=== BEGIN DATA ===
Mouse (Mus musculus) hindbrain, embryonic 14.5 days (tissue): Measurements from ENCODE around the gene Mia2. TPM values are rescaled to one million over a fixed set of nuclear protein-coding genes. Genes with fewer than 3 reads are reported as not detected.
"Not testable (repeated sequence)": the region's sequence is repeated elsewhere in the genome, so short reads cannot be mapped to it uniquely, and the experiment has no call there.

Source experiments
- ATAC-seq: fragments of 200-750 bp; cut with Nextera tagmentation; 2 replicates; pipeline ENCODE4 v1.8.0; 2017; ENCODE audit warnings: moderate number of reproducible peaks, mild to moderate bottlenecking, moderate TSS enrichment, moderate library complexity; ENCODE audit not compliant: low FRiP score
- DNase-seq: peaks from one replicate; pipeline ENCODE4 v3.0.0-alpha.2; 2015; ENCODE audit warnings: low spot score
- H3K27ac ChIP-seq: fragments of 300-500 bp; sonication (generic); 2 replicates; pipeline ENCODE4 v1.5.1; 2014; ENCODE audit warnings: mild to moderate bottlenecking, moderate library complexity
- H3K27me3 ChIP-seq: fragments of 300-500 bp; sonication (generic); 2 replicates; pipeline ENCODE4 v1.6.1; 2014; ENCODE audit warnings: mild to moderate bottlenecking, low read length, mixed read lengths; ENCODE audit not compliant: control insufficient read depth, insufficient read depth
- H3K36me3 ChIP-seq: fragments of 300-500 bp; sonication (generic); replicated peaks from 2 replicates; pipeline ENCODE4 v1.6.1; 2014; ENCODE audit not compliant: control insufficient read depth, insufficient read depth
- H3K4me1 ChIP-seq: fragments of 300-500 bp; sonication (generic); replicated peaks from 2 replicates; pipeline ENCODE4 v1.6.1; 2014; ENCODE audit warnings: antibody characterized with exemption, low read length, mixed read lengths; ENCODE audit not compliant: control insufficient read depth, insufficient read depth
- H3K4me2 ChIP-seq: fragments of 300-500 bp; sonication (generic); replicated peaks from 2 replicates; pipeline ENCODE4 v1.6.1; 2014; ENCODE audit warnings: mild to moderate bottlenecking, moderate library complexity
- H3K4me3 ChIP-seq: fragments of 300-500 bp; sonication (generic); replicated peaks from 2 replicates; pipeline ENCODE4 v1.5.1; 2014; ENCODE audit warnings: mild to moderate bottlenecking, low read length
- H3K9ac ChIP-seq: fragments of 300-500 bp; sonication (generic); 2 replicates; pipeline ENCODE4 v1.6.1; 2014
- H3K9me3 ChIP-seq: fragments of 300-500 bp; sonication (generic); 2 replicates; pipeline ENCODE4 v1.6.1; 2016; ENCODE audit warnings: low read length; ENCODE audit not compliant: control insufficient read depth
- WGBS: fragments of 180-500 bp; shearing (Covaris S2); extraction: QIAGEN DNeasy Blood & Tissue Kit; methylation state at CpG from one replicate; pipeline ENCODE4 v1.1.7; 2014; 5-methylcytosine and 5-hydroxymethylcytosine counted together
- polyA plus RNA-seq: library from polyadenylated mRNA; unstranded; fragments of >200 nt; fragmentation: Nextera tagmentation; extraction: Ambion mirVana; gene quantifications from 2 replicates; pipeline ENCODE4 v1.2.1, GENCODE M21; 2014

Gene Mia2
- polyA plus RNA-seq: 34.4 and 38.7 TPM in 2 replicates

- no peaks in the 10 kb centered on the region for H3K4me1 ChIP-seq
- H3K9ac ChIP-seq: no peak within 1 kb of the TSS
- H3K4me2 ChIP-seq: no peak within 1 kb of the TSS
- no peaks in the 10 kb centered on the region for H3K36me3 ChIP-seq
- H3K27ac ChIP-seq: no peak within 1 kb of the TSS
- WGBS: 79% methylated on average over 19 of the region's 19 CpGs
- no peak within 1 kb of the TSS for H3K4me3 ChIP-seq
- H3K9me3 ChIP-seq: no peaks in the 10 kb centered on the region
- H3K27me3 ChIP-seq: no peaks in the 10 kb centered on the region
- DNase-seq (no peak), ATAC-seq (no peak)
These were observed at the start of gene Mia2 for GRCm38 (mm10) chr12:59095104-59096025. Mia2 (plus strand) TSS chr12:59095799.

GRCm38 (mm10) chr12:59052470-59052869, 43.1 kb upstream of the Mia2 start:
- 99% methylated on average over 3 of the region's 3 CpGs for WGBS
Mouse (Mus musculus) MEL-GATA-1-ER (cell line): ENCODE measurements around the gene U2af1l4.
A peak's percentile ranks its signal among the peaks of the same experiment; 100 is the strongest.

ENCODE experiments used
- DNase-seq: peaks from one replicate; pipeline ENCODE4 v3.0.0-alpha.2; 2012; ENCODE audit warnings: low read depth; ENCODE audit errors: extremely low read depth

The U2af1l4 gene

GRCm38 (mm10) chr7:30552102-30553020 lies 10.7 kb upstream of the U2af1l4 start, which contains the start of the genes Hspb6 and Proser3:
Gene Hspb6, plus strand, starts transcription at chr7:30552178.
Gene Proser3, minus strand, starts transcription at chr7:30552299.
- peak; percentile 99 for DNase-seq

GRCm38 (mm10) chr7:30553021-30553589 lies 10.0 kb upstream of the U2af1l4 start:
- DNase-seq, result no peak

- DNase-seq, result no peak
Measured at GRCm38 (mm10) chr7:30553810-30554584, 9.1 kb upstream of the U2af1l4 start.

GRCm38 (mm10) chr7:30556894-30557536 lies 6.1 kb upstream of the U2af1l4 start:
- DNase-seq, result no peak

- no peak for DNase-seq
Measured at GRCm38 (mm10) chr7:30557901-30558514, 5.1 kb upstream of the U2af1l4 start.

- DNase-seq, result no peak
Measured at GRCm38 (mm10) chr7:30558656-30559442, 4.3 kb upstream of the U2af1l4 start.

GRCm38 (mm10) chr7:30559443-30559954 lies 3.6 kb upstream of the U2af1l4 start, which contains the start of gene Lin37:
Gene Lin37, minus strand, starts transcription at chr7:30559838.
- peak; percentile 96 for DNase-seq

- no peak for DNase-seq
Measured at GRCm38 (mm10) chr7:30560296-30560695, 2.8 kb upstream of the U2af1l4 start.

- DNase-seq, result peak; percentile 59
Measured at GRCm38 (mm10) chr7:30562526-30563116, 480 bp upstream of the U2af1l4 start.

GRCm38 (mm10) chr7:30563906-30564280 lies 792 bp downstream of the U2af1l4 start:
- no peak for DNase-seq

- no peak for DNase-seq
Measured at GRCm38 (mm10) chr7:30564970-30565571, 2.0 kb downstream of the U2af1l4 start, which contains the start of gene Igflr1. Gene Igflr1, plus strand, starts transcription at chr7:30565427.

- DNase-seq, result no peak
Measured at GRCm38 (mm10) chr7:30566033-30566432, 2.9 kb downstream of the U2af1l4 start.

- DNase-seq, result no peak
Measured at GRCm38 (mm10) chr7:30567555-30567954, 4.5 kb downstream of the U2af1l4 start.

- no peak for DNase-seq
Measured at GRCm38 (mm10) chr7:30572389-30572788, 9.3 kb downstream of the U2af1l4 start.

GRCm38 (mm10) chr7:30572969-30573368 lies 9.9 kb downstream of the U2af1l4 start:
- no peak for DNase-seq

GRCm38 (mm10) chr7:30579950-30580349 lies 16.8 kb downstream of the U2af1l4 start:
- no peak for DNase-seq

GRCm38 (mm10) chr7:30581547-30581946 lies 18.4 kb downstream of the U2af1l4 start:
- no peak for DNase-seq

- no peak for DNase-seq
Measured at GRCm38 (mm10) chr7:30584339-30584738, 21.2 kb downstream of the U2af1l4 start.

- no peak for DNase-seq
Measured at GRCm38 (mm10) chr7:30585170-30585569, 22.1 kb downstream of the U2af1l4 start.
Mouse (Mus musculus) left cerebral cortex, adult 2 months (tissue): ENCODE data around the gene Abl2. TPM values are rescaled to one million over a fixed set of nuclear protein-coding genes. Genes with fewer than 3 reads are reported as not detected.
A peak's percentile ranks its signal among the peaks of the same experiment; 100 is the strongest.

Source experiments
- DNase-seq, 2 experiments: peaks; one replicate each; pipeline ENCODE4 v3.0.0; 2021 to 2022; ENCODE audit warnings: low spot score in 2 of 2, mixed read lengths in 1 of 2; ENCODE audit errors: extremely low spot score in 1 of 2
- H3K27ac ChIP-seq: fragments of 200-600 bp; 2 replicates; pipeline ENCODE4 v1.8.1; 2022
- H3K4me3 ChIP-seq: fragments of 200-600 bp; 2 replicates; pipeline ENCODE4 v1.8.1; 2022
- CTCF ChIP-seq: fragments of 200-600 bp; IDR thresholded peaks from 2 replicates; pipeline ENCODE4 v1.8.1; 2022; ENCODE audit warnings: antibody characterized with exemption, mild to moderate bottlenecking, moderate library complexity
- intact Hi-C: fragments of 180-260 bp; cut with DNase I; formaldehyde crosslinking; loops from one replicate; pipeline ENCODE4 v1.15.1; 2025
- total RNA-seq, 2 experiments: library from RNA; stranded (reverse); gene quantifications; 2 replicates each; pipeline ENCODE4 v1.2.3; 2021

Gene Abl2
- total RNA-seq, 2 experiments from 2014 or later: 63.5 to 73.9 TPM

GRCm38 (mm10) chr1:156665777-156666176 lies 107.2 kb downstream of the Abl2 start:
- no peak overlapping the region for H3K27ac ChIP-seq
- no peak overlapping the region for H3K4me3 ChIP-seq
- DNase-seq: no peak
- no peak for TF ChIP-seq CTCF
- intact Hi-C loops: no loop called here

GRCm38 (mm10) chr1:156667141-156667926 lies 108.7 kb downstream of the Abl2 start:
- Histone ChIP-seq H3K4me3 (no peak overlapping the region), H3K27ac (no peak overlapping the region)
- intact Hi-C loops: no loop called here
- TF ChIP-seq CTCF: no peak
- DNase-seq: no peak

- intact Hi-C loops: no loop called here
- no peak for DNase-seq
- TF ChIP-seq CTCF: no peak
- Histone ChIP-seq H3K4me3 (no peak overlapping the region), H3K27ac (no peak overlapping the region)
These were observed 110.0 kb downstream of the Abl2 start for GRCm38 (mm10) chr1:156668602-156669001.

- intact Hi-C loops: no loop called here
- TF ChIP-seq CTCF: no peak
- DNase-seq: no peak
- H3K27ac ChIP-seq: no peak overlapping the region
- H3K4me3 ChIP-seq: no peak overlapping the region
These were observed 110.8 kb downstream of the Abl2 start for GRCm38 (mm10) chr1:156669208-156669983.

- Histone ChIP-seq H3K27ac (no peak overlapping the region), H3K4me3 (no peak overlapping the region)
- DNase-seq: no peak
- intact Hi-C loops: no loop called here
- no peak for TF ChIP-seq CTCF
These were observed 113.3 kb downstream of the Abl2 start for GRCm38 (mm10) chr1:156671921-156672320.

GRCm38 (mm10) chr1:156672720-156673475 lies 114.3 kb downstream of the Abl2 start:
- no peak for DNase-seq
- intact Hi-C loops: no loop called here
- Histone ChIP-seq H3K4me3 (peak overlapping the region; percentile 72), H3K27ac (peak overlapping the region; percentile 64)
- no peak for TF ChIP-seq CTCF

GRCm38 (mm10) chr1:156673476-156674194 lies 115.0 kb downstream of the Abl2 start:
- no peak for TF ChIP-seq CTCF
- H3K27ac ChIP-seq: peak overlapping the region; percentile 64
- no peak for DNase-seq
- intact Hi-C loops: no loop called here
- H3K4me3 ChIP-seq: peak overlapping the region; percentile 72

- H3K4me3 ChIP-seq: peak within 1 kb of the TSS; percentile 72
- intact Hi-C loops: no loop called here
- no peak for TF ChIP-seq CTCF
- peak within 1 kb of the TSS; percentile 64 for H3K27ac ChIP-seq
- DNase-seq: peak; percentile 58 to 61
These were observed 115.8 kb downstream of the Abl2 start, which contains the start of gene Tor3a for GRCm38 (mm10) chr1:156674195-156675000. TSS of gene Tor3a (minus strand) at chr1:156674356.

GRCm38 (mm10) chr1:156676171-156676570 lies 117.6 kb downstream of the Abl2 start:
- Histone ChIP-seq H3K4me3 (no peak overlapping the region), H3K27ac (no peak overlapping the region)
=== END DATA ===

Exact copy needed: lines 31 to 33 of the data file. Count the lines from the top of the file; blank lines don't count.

Mouse (Mus musculus) MEL-GATA-1-ER (cell line): ENCODE measurements around the gene U2af1l4.
A peak's percentile ranks its signal among the peaks of the same experiment; 100 is the strongest.

ENCODE experiments used